In the Suburbs / "Volunteering for JA has been truly rewarding"
Published 1:04 am, Friday, March 26, 2010
In the past two years that I've been subbing in the Fairfield and Seymour high schools and middle schools, along with guest lecturing for a colleague at Quinnipiac University, I've been giving strong consideration to getting my Connecticut certification and returning full-time to the classroom, which I left some 19 years ago for public relations.
But the volunteer teaching for Junior Achievement (JA) that I've been doing these past few weeks with third graders at McKinley Elementary School has been among my most rewarding educational experiences in years. All of my previous work in the classroom had centered around older students and, frankly, I didn't know what to expect that first day when these lively third graders arrived from lunch.
I needn't have worried. Ms. J, my absolutely terrific cooperating teacher, and her wonderful students, have given me a whole new perspective on how younger students learn and where their interests lie. Our JA unit, which is all about cities and towns and how they are planned and zoned, has proven to be a truly interesting learning experience for all of us.
It's hard to believe that we've already completed three sessions and there are only two left. These 45-minute periods go so quickly, and the students have been so responsive and polite, that the time goes way too fast.
Initially, when the JA coordinator called me, I wondered where I'd find the time in my already crazy schedule to squeeze in a 45-minute teaching session once a week for five weeks. Now, I can't wait for Wednesday to roll around.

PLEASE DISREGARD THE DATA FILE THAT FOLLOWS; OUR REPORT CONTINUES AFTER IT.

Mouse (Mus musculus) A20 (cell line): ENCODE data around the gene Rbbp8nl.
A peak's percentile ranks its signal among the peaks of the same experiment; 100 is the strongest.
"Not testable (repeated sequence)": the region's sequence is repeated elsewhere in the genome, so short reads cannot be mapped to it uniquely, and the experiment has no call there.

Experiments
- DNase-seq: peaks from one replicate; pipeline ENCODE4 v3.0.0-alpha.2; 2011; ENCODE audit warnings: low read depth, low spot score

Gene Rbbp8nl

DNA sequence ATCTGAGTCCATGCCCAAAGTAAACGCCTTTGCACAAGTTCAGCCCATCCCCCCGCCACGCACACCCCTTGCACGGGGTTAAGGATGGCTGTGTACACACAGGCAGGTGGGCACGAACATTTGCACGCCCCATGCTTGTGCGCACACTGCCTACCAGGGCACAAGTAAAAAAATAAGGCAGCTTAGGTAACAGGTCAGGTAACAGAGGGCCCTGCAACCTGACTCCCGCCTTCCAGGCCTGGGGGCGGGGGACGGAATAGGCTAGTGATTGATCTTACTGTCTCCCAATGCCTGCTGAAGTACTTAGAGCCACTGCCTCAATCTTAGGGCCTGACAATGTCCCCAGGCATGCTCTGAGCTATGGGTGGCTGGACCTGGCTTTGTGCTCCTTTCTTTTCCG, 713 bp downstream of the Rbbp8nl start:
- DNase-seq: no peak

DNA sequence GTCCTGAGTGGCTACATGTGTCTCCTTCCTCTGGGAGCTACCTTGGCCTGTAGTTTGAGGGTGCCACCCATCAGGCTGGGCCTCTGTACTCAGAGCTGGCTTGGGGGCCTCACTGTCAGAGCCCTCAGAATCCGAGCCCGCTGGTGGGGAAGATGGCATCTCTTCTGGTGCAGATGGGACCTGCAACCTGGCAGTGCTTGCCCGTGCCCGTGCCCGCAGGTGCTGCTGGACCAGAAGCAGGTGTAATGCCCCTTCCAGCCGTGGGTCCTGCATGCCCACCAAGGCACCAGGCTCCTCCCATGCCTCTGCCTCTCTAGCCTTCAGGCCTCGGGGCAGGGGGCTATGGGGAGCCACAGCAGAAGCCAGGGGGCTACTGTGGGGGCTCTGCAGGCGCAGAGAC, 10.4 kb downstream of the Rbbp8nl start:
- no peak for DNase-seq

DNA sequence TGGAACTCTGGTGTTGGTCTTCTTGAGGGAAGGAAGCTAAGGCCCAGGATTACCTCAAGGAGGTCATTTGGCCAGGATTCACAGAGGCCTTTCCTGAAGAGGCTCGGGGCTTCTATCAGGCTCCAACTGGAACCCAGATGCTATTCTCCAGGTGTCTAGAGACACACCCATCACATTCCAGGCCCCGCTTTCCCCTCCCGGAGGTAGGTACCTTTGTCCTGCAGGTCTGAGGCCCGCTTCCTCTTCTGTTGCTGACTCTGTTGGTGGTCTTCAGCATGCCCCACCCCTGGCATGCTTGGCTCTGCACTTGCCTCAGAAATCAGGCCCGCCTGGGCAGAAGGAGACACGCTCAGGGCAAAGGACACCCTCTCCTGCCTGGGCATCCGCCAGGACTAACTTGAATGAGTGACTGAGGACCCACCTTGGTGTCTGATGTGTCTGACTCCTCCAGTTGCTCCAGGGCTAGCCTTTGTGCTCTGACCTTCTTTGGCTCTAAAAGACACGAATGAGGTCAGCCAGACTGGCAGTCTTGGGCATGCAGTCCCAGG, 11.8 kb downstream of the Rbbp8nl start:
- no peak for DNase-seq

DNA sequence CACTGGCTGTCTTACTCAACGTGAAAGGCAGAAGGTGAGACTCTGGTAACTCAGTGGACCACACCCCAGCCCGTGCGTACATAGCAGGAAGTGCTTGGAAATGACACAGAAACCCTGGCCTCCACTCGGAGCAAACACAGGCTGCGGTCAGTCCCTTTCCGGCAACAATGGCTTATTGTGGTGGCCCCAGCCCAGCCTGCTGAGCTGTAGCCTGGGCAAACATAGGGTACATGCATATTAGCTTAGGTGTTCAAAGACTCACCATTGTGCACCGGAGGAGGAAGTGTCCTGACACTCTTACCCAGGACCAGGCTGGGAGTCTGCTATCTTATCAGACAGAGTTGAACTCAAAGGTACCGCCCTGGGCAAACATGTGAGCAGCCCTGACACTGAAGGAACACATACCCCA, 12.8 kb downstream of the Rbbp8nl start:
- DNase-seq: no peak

I really have to give JA credit. Whoever dreams up these units and activities really knows how to keep elementary schoolers busy. I have to reread each unit a couple of times to be sure I'm including all the practical applications.
Our sessions always begin on the reading carpet in the back of the room. After our opening discussion about towns and cities and the zones where business, industry, farming, residential and multi-purpose like schools and libraries are placed, we've moved rapidly into building on that foundation.
For each new session I review the previous lesson with my eager charges and then we jump right into the newest rung on our learning foundation. In session two, for instance, I had students point out from color pictures I distributed where various businesses, industries, residences and other buildings belonged on a huge zone map, which we attached to the smart board. They did a wonderful job on that exercise.
This week when we assembled on the carpet and completed our quick review about zones, I read to Ms. J's students from a wonderful library book about how houses are built. And I got some great response. One student's grandfather was an architect who designed a family room and back porch. Another student's dad was an electrician who had actually installed the electricity for a fellow student's home. Other students spoke about parents who were considering or working on plans for new bathrooms or storage areas. Our discussion was lively and engaging.